January 5 2016

By: Melanie Lee

St. John’s Law Student

American Bankruptcy Institute Law Review Staff

At the Constitutional Convention, the States agreed not to assert any sovereign immunity defense “in proceedings pursuant to ‘Laws on the subject of Bankruptcies.’”[1] The agreement was made to “prevent competing sovereigns’ interference with discharge[ing]…” debts. [2] The Seventh Circuit, in In re Bulk Petroleum , held that Kentucky could not assert sovereign immunity as a defense to a debtor’s request to an excise tax refund.[3] There, Bulk Petroleum Corp., prior to filing its chapter 11 petition, had lost its license as a “gasoline and special fuels dealer” in the state of Kentucky.[4] As a gasoline and special fuels supplier, the debtor, pre-petition, was entitled to a refund for the excess fuel taxes it paid.[5] The loss of the license did not require the debtor to cease business in Kentucky or permit the debtor to ignore its tax obligations.[6] However, according to the Kentucky Department of Revenue (“KDOR”), only a “taxpayer” within the meaning of the statute was entitled to a refund.[7] The KDOR refused to refund the fuel taxes to the debtor because the debtor “was unlicensed” and therefore, not a ’taxpayer.’[8] The Seventh Circuit disagreed and found that while the debtor was unlicensed, the debtor was still required to pay the fuel taxes to its upstream suppliers.[9] The suppliers were authorized to add the fuel tax to the debtor’s invoices because of their capacity as “trust officer[s] of the state” under Kentucky Revised Statute 138.280.[10] Because this statute required suppliers to collect, hold, and turn over the tax collected to Kentucky, the court held that the debtor had paid the fuel tax, via its suppliers, despite being unlicensed.[11] Consequently, the debtor was entitled to any excess tax paid on the gasoline, which ended up being sold outside of Kentucky.[12] Despite having not been raised by either party, the Seventh Circuit considered the possibility of Kentucky asserting sovereign immunity, under the Eleventh Amendment, as a defense to the state having to issue the refund.[13] According to the Seventh Circuit, that defense would have failed because the States “agreed in the plan of the [Constitutional] Convention not to assert any sovereign immunity defense they might have had in proceedings brought pursuant to ‘Laws on the subject of Bankruptcies.’”[14]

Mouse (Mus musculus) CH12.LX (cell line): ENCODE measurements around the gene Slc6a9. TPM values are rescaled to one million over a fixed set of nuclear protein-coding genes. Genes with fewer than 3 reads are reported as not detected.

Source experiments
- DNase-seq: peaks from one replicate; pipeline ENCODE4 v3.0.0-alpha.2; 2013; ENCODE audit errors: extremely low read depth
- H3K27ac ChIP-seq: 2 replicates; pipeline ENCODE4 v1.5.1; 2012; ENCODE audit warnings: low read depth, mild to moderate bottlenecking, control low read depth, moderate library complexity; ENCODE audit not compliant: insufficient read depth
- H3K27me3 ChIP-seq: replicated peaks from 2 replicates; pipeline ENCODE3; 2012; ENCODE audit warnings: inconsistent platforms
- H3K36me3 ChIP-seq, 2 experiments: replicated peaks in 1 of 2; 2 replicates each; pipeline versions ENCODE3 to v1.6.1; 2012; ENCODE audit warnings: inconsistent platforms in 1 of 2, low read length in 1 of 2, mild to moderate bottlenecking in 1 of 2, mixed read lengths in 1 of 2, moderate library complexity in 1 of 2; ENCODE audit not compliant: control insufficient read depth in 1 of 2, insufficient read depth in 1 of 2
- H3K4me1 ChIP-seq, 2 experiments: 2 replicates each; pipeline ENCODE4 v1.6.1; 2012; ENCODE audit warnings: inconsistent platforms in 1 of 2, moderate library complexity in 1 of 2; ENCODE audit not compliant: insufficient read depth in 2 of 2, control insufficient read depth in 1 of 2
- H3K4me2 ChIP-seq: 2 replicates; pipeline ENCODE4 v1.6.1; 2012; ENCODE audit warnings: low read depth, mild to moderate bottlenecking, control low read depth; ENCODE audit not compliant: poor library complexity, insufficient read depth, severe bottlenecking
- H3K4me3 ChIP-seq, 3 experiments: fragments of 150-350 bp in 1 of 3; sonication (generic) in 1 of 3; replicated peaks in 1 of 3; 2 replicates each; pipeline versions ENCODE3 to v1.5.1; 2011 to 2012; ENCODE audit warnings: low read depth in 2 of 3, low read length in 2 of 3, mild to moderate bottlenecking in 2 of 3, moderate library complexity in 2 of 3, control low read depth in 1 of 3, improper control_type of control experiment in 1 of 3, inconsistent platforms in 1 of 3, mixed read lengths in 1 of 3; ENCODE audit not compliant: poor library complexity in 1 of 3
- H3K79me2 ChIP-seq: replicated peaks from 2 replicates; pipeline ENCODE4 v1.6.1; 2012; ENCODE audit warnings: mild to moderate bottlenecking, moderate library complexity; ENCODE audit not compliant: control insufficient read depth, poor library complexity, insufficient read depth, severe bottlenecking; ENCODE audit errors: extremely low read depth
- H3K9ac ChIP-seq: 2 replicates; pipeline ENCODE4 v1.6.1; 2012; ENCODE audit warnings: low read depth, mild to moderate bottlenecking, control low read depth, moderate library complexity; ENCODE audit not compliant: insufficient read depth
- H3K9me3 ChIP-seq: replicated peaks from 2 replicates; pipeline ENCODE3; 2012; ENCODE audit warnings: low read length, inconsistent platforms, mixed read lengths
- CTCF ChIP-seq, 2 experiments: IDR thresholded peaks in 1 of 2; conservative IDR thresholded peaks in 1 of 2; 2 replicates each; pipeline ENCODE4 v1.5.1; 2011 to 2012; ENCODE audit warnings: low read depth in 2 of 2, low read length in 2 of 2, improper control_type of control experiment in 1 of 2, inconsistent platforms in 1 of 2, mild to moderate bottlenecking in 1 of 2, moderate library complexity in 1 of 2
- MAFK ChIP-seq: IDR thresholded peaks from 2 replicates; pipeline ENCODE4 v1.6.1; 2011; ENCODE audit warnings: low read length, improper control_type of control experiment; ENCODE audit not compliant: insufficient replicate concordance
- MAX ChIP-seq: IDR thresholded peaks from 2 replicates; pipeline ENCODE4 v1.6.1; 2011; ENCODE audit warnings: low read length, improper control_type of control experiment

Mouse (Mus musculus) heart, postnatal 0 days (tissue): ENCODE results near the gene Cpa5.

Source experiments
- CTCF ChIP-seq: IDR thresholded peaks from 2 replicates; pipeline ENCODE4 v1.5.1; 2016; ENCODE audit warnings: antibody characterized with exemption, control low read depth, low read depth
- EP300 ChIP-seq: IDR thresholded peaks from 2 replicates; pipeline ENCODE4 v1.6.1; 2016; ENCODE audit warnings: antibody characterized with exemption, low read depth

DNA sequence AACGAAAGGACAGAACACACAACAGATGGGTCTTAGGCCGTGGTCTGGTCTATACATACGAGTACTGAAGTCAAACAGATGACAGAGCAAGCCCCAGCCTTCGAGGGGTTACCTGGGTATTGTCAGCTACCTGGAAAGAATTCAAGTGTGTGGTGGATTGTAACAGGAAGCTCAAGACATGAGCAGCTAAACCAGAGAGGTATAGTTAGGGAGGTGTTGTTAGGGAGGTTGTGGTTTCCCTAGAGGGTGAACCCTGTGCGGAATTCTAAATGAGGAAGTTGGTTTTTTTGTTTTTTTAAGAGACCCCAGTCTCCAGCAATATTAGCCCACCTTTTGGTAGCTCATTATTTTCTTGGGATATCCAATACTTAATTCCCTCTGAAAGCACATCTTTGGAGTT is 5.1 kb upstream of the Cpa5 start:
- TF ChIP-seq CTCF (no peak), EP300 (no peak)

January 5 2016

By: Aaron Z. Leaf

St. John’s Law Student

American Bankruptcy Institute Law Review Staff

For over a decade, courts have struggled with how to reconcile sections 363 and 365(h) of the United States Bankruptcy Code (the “Code”). While neither statute working alone in bankruptcy cases presents much challenge, when invoked together some courts have found them to be incompatible. A court cannot simultaneously allow a trustee to sell property “ free and clear of any interest in such property” and allow a lessee to retain all rights that are “appurtenant to the real property for the balance of the term.” The United States Bankruptcy Court for New Jersey recently addressed sections 363 and 365(h) in In re Reval. After years of poor financial performance, Revel AC, Inc. and its partners, filed petitions under chapter 11 of the Code. Debtors subsequently filed a motion under section 365(a) to reject lease agreements with its tenants. In response, IDEA Boardwalk and other lessees gave a notice of their intent to continue to exercise their “possessory leasehold rights under section 365(h).” Upon the debtor’s request, the court thereafter approved a sale of the debtors’ property to Polo North under section 363 of the Code. After finding that the agreement between the Debtors and Tenants were true leases, the court addressed how the sale would affect Tenants section 365(h) possessory rights. The court held that the tenants possessory rights under section 365(h) eviscerates a debtor’s right under section 363of the Code to sell its property free and clear of any interest.

January 5 2016

By: Kristen Lasak

St. John’s Law Student

American Bankruptcy Institute Law Review Staff